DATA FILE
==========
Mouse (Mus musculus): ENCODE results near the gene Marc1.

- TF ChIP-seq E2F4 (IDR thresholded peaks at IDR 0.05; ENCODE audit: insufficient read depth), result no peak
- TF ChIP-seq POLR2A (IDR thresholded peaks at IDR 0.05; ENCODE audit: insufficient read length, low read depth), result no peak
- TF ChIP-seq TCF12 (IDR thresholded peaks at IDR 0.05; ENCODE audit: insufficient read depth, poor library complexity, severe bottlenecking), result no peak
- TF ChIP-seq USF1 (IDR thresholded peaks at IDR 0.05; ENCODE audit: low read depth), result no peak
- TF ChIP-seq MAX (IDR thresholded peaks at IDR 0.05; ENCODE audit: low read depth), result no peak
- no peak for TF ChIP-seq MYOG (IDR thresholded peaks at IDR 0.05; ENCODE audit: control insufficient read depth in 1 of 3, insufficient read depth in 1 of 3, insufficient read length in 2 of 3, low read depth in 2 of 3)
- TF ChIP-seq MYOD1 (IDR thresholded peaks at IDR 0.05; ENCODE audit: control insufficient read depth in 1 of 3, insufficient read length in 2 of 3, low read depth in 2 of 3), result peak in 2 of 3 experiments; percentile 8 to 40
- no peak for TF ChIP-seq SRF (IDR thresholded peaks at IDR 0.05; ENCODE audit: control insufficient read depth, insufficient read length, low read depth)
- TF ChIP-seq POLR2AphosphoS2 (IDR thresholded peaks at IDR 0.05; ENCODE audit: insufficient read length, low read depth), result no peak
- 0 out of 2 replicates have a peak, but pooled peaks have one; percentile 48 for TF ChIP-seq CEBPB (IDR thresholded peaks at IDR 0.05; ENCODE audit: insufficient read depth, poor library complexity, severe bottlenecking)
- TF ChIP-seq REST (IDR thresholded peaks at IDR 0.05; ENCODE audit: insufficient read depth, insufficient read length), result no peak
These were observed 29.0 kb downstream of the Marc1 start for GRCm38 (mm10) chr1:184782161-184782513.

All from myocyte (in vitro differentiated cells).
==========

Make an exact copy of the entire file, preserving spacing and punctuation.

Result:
Mouse (Mus musculus): ENCODE results near the gene Marc1.

- TF ChIP-seq E2F4 (IDR thresholded peaks at IDR 0.05; ENCODE audit: insufficient read depth), result no peak
- TF ChIP-seq POLR2A (IDR thresholded peaks at IDR 0.05; ENCODE audit: insufficient read length, low read depth), result no peak
- TF ChIP-seq TCF12 (IDR thresholded peaks at IDR 0.05; ENCODE audit: insufficient read depth, poor library complexity, severe bottlenecking), result no peak
- TF ChIP-seq USF1 (IDR thresholded peaks at IDR 0.05; ENCODE audit: low read depth), result no peak
- TF ChIP-seq MAX (IDR thresholded peaks at IDR 0.05; ENCODE audit: low read depth), result no peak
- no peak for TF ChIP-seq MYOG (IDR thresholded peaks at IDR 0.05; ENCODE audit: control insufficient read depth in 1 of 3, insufficient read depth in 1 of 3, insufficient read length in 2 of 3, low read depth in 2 of 3)
- TF ChIP-seq MYOD1 (IDR thresholded peaks at IDR 0.05; ENCODE audit: control insufficient read depth in 1 of 3, insufficient read length in 2 of 3, low read depth in 2 of 3), result peak in 2 of 3 experiments; percentile 8 to 40
- no peak for TF ChIP-seq SRF (IDR thresholded peaks at IDR 0.05; ENCODE audit: control insufficient read depth, insufficient read length, low read depth)
- TF ChIP-seq POLR2AphosphoS2 (IDR thresholded peaks at IDR 0.05; ENCODE audit: insufficient read length, low read depth), result no peak
- 0 out of 2 replicates have a peak, but pooled peaks have one; percentile 48 for TF ChIP-seq CEBPB (IDR thresholded peaks at IDR 0.05; ENCODE audit: insufficient read depth, poor library complexity, severe bottlenecking)
- TF ChIP-seq REST (IDR thresholded peaks at IDR 0.05; ENCODE audit: insufficient read depth, insufficient read length), result no peak
These were observed 29.0 kb downstream of the Marc1 start for GRCm38 (mm10) chr1:184782161-184782513.

All from myocyte (in vitro differentiated cells).